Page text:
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“He also told this parable to some who trusted in themselves that they were righteous and regarded others with contempt: ‘Two men went up to the temple to pray, one a Pharisee and the other a tax-collector. The Pharisee, standing by himself, was praying thus, “God, I thank you that I am not like other people: thieves, rogues, adulterers, or even like this tax-collector. I fast twice a week; I give a tenth of all my income.” But the tax-collector, standing far off, would not even look up to heaven, but was beating his breast and saying, “God, be merciful to me, a sinner!” I tell you, this man went down to his home justified rather than the other; for all who exalt themselves will be humbled, but all who humble themselves will be exalted.’ — Luke 18:9-14

It’s an often-told parable, that of the Pharisee and the tax-collector in the temple, each praying. The Pharisee reminded God of how righteous he was, tithing properly and not being a sinner like the people around him, both in the temple and in the streets. Of course, he mentioned the tax-collector, a sinful collaborator who worked for the Romans, considered the lowest of the low among Jews. In his own eyes, the Pharisee was worthy of all the blessings God could bestow on him, and he didn’t mind letting God know that he was aware of it. The tax-collector, on the other hand, simply confessed to being a sinner and asked for mercy. It was a simple, humble statement of remorse, one at which the Pharisee would undoubtedly laugh.

I’ve written about this parable several times, but reading it this time, part of the first sentence caught my eye: “He also told this parable to some who trusted in themselves that they were righteous and regarded others with contempt.” He wasn’t just telling a story to teach the disciples. He had a crowd around him, a mixed bag of ordinary people, Pharisees, ultra-righteous and out-and-out sinners alike. It was a lesson for all. He was holding up a mirror to an entire crowd, telling them to look at themselves and see their authentic images, not just a reflection.

Mirrors can be convenient when we want to see how our hair looks, makeup applied correctly, don’t have a seed stuck between our front teeth, or our tie is straight. A mirror reflects what is placed in front of it. Of course there are the trick mirrors at carnivals and fairs, creating significant distortions and making us laugh at the images they produce. There are fancy dome-like mirrors in elegant gold frames that see fish-eye reflections of glittering chandeliers, rich tapestries, marble floors, and tiny purse-sized mirrors to check lipstick or face makeup quickly. All these mirrors still only reflect what is before them. None of them see beyond the surface, down to the root of what is hidden by that very surface.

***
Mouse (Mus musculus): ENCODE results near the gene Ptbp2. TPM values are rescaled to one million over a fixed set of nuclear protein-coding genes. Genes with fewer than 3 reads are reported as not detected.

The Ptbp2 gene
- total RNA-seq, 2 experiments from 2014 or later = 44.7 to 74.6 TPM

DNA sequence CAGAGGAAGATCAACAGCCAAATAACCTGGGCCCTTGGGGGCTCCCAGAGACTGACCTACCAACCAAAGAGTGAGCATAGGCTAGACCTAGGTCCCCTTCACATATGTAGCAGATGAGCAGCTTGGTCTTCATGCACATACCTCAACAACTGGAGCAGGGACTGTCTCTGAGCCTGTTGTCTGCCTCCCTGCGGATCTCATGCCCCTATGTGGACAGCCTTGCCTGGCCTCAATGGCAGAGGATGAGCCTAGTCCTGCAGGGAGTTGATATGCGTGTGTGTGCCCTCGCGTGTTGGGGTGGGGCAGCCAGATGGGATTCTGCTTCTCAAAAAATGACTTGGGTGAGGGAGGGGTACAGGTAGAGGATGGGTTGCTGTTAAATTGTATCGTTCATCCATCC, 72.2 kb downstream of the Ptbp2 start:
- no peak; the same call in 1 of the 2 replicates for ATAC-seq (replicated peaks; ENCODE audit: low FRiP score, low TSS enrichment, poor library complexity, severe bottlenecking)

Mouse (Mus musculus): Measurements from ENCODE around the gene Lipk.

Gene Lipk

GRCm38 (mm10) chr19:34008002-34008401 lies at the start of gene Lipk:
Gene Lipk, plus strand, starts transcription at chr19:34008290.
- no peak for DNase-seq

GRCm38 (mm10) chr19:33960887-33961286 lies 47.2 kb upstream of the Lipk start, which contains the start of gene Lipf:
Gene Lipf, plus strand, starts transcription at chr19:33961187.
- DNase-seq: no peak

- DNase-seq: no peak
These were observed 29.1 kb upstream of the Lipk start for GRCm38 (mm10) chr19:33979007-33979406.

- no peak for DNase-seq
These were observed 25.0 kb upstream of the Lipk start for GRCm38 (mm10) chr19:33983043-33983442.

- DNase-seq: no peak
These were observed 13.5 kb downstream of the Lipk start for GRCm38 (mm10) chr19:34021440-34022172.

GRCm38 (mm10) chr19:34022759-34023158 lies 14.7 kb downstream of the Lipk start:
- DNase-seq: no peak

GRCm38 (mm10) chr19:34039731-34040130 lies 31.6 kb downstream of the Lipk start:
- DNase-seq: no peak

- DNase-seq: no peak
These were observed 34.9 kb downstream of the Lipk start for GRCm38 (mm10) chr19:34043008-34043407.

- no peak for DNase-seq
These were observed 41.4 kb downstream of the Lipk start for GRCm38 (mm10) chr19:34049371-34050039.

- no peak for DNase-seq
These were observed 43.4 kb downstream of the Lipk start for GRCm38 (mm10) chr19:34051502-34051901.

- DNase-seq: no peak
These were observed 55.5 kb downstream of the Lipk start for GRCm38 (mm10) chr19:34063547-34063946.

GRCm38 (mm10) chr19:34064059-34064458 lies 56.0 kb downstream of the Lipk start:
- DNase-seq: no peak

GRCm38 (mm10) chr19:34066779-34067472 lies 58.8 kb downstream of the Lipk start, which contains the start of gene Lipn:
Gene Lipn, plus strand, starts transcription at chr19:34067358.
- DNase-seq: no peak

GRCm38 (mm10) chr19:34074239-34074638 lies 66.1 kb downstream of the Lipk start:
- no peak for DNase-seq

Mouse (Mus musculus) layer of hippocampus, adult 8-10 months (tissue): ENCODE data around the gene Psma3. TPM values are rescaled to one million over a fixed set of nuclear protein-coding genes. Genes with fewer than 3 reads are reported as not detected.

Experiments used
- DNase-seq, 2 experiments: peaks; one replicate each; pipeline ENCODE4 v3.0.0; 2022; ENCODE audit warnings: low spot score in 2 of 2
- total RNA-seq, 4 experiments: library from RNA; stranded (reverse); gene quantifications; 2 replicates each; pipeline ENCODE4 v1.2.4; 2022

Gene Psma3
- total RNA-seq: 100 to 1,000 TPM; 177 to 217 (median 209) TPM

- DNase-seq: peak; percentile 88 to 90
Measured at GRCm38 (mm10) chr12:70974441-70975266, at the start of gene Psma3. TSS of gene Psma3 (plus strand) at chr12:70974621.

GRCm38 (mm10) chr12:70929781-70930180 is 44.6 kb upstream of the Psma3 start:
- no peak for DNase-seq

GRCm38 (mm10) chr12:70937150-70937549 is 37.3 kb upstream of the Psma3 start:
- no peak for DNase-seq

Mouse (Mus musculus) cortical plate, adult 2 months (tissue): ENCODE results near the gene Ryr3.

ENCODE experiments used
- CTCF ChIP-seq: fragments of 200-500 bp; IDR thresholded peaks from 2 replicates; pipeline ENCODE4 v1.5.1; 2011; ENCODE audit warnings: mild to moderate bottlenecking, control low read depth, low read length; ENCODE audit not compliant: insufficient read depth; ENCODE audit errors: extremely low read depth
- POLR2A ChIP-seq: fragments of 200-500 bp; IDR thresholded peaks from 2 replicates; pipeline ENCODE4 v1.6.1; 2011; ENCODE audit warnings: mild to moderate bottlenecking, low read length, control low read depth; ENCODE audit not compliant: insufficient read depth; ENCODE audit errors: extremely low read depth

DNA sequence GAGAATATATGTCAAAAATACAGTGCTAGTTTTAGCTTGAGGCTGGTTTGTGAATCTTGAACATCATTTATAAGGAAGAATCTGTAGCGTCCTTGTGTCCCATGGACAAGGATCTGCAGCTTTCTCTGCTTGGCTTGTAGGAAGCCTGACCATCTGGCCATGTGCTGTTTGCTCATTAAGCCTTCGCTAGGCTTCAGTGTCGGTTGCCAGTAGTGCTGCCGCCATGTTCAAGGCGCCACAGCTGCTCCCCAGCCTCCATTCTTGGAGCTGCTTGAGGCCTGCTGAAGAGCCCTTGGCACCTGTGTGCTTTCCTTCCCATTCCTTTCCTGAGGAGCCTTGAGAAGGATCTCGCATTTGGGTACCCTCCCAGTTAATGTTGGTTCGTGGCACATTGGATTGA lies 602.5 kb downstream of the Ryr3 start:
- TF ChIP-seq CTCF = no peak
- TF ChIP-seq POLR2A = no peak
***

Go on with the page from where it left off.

If a mirror were more like an x-ray, it could see beneath the skin to identify breaks or imperfections in bones and organs. If the mirror were like a CAT scan or ultrasound, it could show problems in organs, blood vessels, and softer tissues. It could show tumors, benign and cancerous, but can’t always differentiate which is which without a biopsy or surgery. 

No mirror can show our soul and what is in our heart of hearts. A lot of what is there comes out in how we think, act, or talk. In this vein, the Pharisee would come out as someone who was vain and so sure of his status and appearance in the public arena that he didn’t mind reminding God of it. Some would call it out-and-out entitlement. Others might consider it narcissism and egotism. 

God gave us inner mirrors to look at ourselves. If we looked sincerely and honestly, we could see flaws that need to be corrected. We need to develop discretion to judge what is right and good and what needs changing in what we think, see, and believe. Seeing things as they actually are is necessary to keep our inner and outer images in line with what God would expect of us. 

Am I a disciple? Pharisee or tax-collector? Am I pride-full or humble and trying to be better? Am I trying to show Jesus’s teachings and God’s love in my appearance, actions, and words? We’ve all seen what hubris and egotism can do. 

I can polish the mirrors in my house to make them shine and reflect more light. I can’t add anything to the cleanser to show me what I look like inside. I have to remember to check my interior looking glass more frequently so that God will be pleased with me.

God bless. 

Image: The Pharisee and the publican (1886-1894), James Tissot (1836-1902). Source: The Brooklyn Museum.  Found at Wikimedia Commons. 

Linda Ryan is a co-mentor for an Education for Ministry group, an avid reader, Baroque and Renaissance music lover, and retired. She keeps the blog Jericho’s Daughter.  She lives with her three cats near Phoenix, Arizona.



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